Note:

  • Include all medical and pharmacy claims with a first date of service within a 12 month period that include 3 months of paid claims run out.
  • All paid medical and pharmacy claims for the member are summarized to the member level with the $100,000 truncation method applied.

Refer to the original measure documentation for additional information.

Exclusions
Unspecified

Numerator Search Strategy

Fixed time period or point in time

Data Source

Administrative clinical data

Administrative management data

Pharmacy data

Provider characteristics

Type of Health State

Does not apply to this measure

Instruments Used and/or Associated with the Measure

Johns Hopkins Adjusted Clinical Groups (ACGs)

Measure Specifies Disaggregation

Does not apply to this measure

Scoring

Ratio

Interpretation of Score

Does not apply to this measure (i.e., there is no pre-defined preference for the measure score)

Allowance for Patient or Population Factors

Risk adjustment method widely or commercially available

Description of Allowance for Patient or Population Factors

The Total Cost of Care (TCOC) measure is based on a risk adjusted per member per month (PMPM) relative to a specified peer group or benchmark. The TCOC is the risk adjusted total paid amount divided by the sum of the member months attributed to the provider.

Risk adjustment is performed using Adjusted Clinical Groups (ACG) developed by Johns Hopkins University. Attributed members are assigned a risk score based on diagnoses on claims from the performance measurement period, as well as member age and gender.

Standard of Comparison

External comparison at a point in, or interval of, time

External comparison of time trends

Internal time comparison

Prescriptive standard

Prescriptive Standard

Both the Total Cost of Care (TCOC) and Resource Use measures are typically compared to a peer group or benchmark, which generates an index relative to the peer group or benchmark.

Evidence for Prescriptive Standard

Total cost of care and resource use user guide. Minneapolis (MN): HealthPartners; 2012. 6 p.

Original Title

Total cost of care population-based PMPM index.

Measure Collection Name

Efficiency - Resource Use: Phase II

Measure Set Name

Non-Condition Specific Measures

Submitter

HealthPartners - Managed Care Organization

Developer

HealthPartners - Managed Care Organization

Funding Source(s)

HealthPartners

Composition of the Group that Developed the Measure

  • Sue Knudson, HealthPartners (Senior Vice President, Health Informatics)
  • Chad Heim, HealthPartners (Senior Director, Health Informatics)

Financial Disclosures/Other Potential Conflicts of Interest

None

Endorser

National Quality Forum

NQF Number

1604

Date of Endorsement

2012 Jan 31

Adaptation

This measure was not adapted from another source.

Date of Most Current Version in NQMC

2012 Jan

Measure Maintenance

Every four years

Date of Next Anticipated Revision

2017 Feb

Measure Status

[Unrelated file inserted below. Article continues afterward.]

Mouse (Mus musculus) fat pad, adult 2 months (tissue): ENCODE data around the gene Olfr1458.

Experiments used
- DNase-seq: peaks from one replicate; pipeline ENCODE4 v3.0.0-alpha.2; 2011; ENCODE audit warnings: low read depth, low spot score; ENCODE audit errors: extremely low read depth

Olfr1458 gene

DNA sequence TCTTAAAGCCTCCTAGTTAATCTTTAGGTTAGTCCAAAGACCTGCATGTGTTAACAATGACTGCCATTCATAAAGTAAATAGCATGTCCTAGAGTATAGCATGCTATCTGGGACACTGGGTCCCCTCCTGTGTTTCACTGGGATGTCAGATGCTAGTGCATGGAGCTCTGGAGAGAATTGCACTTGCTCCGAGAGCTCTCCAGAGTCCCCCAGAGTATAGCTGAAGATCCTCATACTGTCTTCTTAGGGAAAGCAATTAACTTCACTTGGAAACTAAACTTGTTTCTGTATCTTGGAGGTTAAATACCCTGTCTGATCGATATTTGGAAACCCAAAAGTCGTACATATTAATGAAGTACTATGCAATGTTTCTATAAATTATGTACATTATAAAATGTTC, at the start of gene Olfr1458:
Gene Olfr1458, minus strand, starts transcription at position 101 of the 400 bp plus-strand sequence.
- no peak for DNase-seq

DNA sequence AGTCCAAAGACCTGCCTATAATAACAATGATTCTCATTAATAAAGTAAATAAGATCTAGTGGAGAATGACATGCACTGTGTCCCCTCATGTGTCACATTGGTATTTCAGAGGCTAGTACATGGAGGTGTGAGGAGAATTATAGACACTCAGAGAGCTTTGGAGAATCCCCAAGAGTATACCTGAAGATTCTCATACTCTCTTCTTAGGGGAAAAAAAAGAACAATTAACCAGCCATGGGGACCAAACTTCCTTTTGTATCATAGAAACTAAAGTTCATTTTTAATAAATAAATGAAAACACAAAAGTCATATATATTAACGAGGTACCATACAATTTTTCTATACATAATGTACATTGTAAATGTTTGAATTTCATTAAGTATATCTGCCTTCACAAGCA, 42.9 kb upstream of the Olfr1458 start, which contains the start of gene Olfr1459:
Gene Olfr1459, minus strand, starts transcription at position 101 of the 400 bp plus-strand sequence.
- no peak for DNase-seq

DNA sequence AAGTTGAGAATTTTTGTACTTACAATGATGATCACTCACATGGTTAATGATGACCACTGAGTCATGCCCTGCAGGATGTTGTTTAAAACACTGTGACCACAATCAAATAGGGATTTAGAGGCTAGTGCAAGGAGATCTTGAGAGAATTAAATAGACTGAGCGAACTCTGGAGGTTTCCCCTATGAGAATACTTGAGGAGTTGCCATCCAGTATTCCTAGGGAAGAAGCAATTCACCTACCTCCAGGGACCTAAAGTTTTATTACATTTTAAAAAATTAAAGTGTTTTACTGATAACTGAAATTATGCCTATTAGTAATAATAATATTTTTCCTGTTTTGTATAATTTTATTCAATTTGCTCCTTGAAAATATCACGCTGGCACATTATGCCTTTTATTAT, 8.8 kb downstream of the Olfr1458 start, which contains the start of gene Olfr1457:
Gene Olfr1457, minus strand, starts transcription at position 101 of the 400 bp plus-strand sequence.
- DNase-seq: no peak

This is the current release of the measure.

The measure developer reaffirmed the currency of this measure in March 2016.

Source(s)

Total cost of care and resource use technical guidelines. Minneapolis (MN): HealthPartners; 2012 May. 6 p.

Measure Availability

Source available from the HealthPartners Web site External Web Site Policy.

For more information, contact the HealthPartners Health Informatics Department via e-mail at TCOCMeasurement@HealthPartners.com or visit https://www.healthpartners.com/public/tcoc/contact/ External Web Site Policy.

Companion Documents

The following are available:

  • Total cost of care (TCOC) and total resource use white paper. Minneapolis (MN): HealthPartners; 2013 Oct 7. 14 p. This document is available from the TCOC Web site External Web Site Policy.
  • TCOC toolkit. [internet]. Minneapolis (MN): HealthPartners; [accessed 2012 Dec 4]. [2]. This toolkit is available from the TCOC Toolkit Web site External Web Site Policy.
  • Total cost of care user guide and specifications. Minneapolis (MN): HealthPartners; 2011. 18 p. This document is available from the TCOC Measures in Use Web site External Web Site Policy.

NQMC Status

This NQMC summary was completed by ECRI Institute on December 3, 2012. The information was verified by the measure developer on January 4, 2013.

The information was reaffirmed by the measure developer on March 25, 2016.

Copyright Statement

This NQMC summary is based on the original measure, which is subject to the measure developer's copyright restrictions.

Please visit http://www.healthpartners.com/public/tcoc/toolkit External Web Site Policy for terms governing licensing, downloading and use of the measure.

NQMC Disclaimer

The National Quality Measures Clearinghouse™ (NQMC) does not develop, produce, approve, or endorse the measures represented on this site.

All measures summarized by NQMC and hosted on our site are produced under the auspices of medical specialty societies, relevant professional associations, public and private organizations, other government agencies, health care organizations or plans, individuals, and similar entities.

Measures represented on the NQMC Web site are submitted by measure developers, and are screened solely to determine that they meet the NQMC Inclusion Criteria.

NQMC, AHRQ, and its contractor ECRI Institute make no warranties concerning the content or its reliability and/or validity of the quality measures and related materials represented on this site. Moreover, the views and opinions of developers or authors of measures represented on this site do not necessarily state or reflect those of NQMC, AHRQ, or its contractor, ECRI Institute, and inclusion or hosting of measures in NQMC may not be used for advertising or commercial endorsement purposes.

Readers with questions regarding measure content are directed to contact the measure developer.